By the end of the month, Discovery Senior Living will span 110 communities in 18 states, making it among the largest senior living providers in the United States.
And the Bonita Springs, Florida-based company’s growth doesn’t end there. In 2022, Discovery plans to build on its national and regional identities across the country; and in the first quarter of the year, the company also will break ground on the first of its innovative Discovery Place communities, which center on an “experiential living” philosophy of care, services and amenities.
Occupancy has been a bright spot for Discovery, and while financial results will lag due to elevated expenses, Hutchinson is confident in future margins. While the operator still has some hurdles to vault over this year and beyond, Co-Founder and CEO Richard Hutchinson feels the company has reached a critical “waypoint” in its journey at 110 communities, and that it has the wind at its back for future growth.
“It’s gratifying that we’re able to get here, but we’re not done by any stretch of the imagination,” Hutchinson told Senior Housing News. “Our platform is well-positioned to take advantage of new product development, national brand expansion and certainly, the middle-market.”
At the same time, Hutchinson believes that certain short-term pressures causing consternation, such as inflation, won’t weigh on the industry quite as hard in the long run as some worry.
If 2021 was a turning point for the senior living industry full of hard-won battles and progress, Hutchinson sees 2022 as a year to cement and build on that progress.
“I feel like we have a really good platform now … that will allow us to scale without fail,” Hutchinson said.
Cost inflation is one area that senior living companies are nervously watching closely in 2022, especially with margins as compressed as they are. But while inflation is a big worry for some, Hutchinson sees it ultimately as a neutral force that will be ironed out in the long-term.
“It’s a teeter-totter, it’s a balance,” Hutchinson said. “While you end up with hyperinflation on expenses — right now, it’s 7.2% in our basket of goods over the last year — that will be balanced out by passing along those structural increases to your customer over a period of time.”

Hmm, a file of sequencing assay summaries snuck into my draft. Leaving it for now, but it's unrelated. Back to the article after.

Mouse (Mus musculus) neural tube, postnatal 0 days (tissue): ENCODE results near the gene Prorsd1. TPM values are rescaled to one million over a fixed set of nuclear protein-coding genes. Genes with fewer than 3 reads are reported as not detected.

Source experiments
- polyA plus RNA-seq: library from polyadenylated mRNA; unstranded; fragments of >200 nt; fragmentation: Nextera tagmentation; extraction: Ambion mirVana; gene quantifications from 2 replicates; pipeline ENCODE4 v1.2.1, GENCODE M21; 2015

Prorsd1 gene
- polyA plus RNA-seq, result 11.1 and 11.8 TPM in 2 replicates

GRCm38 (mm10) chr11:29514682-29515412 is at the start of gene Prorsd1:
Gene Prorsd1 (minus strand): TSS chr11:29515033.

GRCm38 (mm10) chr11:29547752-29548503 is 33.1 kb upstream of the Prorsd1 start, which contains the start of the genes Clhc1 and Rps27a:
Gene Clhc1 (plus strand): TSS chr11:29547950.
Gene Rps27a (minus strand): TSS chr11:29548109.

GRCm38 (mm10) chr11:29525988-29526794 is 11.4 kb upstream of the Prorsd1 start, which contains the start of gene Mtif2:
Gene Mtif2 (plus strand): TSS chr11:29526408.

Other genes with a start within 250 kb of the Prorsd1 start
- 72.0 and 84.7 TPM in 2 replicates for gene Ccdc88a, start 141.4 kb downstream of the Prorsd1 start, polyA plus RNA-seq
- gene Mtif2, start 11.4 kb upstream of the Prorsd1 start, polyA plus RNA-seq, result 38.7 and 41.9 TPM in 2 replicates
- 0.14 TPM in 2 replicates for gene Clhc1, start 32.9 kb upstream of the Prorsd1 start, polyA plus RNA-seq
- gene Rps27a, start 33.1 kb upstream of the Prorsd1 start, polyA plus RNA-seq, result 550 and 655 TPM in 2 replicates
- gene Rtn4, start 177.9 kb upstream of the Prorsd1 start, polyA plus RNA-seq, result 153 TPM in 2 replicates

Hutchinson is not alone in thinking that rate increases will help balance out cost pressures. He believes such increases can be passed on over about 12 to 18 months, driving margin growth in the long-term.
“NOI today isn’t the greatest thing to talk about,” Hutchinson said. “But we know that in 24 months, it will be the thing we want to talk about.”
An occupancy rebound is aiding NOI recovery. In April 2021, Hutchinson said that Discovery was pushing to regain pre-pandemic occupancy levels by the end of that quarter.
“We went beyond same-store pre-Covid levels in July — we had come full circle — and by year-end, we were up 350 to 380 basis points on same-store occupancy,” Hutchinson told SHN earlier this month.
Indeed, Discovery’s occupancy recovery initiative was dubbed “Full Circle,” and it relied on several strategies to rebuild census. One facet of Full Circle involved the company’s centralized sales center, which launched in March 2021.
Theme for 2022
For a glimpse into Discovery Senior Living’s future, one must only look at where the company has been.
Last November, Discovery elevated its TerraBella sub-brand into a regional management company called TerraBella Senior Living, putting it in the same category as Morada Senior Living, the company’s other regional management company.
As subsidiaries, both brands operate largely independently, with dedicated leadership and support and resources from Discovery’s corporate office. Discovery also created two new regional brands called SummerHouse and Seaton.
More recently, Discovery continued its expansion by joining forces with White Oak Healthcare REIT on the acquisition of a 10-property portfolio with communities in Louisiana, Mississippi and South Carolina to be divided up among the TerraBella, Seaton and SummerHouse portfolios.